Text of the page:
What Would Warren Buffett Make Of Yanlord Land Group?

Property is not a taboo investment as far as Warren Buffett is concerned. He simply wants to be able to estimate the yield on an investment over the lifetime of the investment. With Yanlord Land Group (SGX: Z25) he might just have that.

The company is a Singapore-listed Chinese property developer. It builds high-end residential and commercial property, which it subsequently holds for long-term for their recurring revenues.

Buffett likes companies with low earnings volatility. Since 2004, the Yanlord has generated around S$299 million in earnings every year. Last year, the property developer reported a bottom-line profit of S$321 million.

On average Yanlord’s Net Income Margin is around 17%, which is quite high. It has been as high as 26% in 2010, though last year it dropped to around 9%.

Buffett also wants his companies to sweat their assets. Even though Yanlord is asset-heavy, it makes good use of what it has.

Over the last decade, it generated around S$23 of sales on every S$100 of asset at its disposal. Last year’s Asset Turnover was in line with its long-term average of 0.23. What’s more, turnover has increased steadily from S$361 million in 2004 to S$3.6 billion last year.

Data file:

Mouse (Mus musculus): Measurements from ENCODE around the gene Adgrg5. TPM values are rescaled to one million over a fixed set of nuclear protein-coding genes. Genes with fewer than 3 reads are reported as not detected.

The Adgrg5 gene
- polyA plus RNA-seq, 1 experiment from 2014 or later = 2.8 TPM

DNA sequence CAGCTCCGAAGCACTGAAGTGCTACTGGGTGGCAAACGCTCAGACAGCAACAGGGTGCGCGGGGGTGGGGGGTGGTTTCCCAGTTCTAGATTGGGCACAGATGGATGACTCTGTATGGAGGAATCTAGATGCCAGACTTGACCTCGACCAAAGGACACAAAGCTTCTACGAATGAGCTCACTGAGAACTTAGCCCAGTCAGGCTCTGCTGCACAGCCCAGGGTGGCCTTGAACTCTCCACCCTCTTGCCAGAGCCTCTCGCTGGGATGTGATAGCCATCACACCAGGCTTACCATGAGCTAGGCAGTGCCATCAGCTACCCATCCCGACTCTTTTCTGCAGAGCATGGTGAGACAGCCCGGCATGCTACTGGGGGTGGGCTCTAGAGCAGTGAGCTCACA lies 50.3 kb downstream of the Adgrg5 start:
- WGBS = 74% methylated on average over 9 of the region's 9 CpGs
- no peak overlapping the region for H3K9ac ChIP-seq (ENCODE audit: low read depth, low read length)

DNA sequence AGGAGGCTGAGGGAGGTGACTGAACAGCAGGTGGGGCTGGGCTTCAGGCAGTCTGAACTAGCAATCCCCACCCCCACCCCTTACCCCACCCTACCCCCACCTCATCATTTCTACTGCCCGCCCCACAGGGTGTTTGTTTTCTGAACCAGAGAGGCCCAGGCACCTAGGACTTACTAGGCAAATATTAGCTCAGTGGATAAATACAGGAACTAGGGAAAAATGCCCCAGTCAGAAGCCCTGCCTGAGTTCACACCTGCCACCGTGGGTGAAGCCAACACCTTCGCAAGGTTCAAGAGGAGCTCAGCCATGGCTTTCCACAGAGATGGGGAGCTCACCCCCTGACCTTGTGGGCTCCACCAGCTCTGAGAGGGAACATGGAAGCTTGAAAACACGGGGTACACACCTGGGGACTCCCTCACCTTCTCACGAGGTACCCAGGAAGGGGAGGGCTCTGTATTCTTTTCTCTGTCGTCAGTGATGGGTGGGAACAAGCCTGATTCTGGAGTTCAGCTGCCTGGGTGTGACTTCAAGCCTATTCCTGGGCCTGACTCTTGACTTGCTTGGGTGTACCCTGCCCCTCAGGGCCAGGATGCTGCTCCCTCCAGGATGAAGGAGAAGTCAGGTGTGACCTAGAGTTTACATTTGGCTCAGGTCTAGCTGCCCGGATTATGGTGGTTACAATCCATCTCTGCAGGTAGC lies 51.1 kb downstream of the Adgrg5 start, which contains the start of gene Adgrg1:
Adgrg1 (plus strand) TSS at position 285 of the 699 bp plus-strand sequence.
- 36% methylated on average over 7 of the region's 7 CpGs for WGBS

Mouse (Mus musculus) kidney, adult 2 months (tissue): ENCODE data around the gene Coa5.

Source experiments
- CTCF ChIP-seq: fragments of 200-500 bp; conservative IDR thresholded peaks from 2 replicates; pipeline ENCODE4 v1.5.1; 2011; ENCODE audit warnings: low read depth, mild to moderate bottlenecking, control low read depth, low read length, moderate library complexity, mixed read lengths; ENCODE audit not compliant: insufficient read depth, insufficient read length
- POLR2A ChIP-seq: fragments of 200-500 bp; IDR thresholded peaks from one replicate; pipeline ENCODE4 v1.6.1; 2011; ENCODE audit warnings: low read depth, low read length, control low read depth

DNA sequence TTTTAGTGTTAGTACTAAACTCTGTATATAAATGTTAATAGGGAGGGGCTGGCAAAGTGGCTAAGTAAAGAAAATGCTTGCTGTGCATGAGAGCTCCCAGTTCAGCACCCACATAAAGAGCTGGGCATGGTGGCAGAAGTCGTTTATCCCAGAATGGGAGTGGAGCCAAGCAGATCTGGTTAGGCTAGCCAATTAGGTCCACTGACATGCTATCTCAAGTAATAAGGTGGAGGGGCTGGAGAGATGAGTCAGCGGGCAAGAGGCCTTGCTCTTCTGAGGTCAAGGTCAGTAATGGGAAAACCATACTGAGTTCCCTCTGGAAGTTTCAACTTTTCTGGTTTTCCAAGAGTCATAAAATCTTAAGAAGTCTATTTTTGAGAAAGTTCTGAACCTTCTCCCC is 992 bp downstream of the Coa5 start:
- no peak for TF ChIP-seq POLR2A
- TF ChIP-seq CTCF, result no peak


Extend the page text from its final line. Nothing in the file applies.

Yanlord does make use of leverage. Last year it reported Total Assets of S$85.9 billion and Total Liabilities of S$55.9 billion, which equates to a Leverage Ratio of 2.8.

That could be an area of concern, given that nearly a quarter of the liabilities are comprised of both long and short-term loans. Exposure to debt could make the company vulnerable to macroeconomic risks, such as unwanted interest-rate movements.

As a final check, Buffett likes stocks that are cheap compared to their book values. Currently, shares in Yanlord Land cost around S$1.28 a piece, while its book value per share is S$2.14. A price-to-book of just 0.6 might appeal to Buffett’s yearning for value.

Yanlord ticks many of the boxes that Buffett would look for in a good investment. He might just run his slide rule over the company a couple more times, just to make sure he is getting good value for his money.

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The information provided is for general information purposes only and is not intended to be personalised investment or financial advice. Motley Fool Singapore Director David Kuo doesn’t own shares in any companies mentioned.